The dual nature of the gameplay aside, it's a solidly designed metroidvania. Aside from collectibles, you will also venture into brief dungeons that test your skills in a focused manner. These take you to a separate crystalline portal/world and present either combat, puzzle, or obstacle courses to overcome, and sometimes a combination of the above. Many of these short dungeons are on the main story path, while others are optional and unlock access to more of the map, including revealing collectibles. Other expected elements include collecting materials so that you can craft one of four potions, which can recover health, mana, and push away enemies. Players will also find items that increase their overall health and mana bars over the course of the story. Two other types of materials are used as experience, to unlock new abilities from a skill tree – one for each character. However, given the game's easy difficulty, you may not need any of these extra skills and definitely not need the potions. The crafting and skill assignment can be done at groves, which act as your bases in each region of the map.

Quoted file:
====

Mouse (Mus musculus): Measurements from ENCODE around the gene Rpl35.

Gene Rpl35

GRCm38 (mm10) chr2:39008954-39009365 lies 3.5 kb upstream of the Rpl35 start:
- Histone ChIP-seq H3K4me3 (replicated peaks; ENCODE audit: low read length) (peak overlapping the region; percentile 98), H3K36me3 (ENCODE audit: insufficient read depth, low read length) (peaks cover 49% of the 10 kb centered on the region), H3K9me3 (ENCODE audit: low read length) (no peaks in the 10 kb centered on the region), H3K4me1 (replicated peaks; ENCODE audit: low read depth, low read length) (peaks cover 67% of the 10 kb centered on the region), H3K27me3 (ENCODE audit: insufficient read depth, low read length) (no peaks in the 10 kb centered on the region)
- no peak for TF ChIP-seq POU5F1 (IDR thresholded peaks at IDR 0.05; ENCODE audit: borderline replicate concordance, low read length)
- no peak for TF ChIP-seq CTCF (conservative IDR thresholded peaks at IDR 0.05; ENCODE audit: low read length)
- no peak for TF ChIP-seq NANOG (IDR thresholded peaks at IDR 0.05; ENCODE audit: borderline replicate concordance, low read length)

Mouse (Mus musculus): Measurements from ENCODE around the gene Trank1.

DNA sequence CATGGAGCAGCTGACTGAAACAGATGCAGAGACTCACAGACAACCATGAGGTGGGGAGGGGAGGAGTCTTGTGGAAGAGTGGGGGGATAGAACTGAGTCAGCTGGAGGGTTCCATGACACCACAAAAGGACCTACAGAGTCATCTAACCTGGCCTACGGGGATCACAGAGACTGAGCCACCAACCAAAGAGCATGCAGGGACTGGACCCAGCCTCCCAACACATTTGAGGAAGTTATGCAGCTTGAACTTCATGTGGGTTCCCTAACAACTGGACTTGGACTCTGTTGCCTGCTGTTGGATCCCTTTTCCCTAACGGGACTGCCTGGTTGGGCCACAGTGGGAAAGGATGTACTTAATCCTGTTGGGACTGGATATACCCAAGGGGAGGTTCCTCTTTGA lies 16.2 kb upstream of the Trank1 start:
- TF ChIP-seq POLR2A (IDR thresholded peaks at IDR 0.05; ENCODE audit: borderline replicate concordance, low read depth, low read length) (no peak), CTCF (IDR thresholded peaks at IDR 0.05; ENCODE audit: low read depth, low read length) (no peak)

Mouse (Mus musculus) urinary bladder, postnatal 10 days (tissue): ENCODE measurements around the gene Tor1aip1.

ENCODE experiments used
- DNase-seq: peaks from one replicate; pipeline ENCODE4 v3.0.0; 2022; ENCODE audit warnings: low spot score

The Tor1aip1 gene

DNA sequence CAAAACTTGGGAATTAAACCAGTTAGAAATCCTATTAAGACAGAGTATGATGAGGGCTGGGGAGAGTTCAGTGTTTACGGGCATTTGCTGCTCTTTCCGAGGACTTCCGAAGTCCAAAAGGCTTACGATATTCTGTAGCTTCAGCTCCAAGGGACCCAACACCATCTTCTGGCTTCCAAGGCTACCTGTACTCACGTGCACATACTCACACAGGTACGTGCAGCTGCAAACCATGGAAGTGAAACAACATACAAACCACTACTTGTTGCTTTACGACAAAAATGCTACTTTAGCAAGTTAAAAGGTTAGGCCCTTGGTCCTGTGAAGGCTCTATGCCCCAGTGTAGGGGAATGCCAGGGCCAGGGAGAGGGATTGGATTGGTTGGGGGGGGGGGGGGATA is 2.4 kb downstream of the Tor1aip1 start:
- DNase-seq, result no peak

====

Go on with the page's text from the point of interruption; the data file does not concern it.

Bayonetta Origins: Cereza and the Lost Demon is a solid action-adventure metroidvania, and its biggest twist is having to control two characters at once. This leads to simplistic exploration and combat, but one that will sometimes challenge your dexterity – if not your skills. It's a pleasantly presented storybook tale, and as a standalone title, it checks all the boxes without too much fanfare. But as a Bayonetta game, it's a bit more difficult to place it within the landscape of the franchise. Still, if you are just looking for a solid adventure oriented towards younger players with simple mechanics ,this is a solid pick, though perhaps slightly pricey at CAD $80 with 10-12 hours of play depending on how much you explore.